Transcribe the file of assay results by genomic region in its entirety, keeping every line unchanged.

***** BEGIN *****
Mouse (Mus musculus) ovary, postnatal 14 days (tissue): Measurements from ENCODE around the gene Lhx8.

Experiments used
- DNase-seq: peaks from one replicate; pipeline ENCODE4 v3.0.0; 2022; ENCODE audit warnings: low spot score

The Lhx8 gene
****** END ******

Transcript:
Mouse (Mus musculus) ovary, postnatal 14 days (tissue): Measurements from ENCODE around the gene Lhx8.

Experiments used
- DNase-seq: peaks from one replicate; pipeline ENCODE4 v3.0.0; 2022; ENCODE audit warnings: low spot score

The Lhx8 gene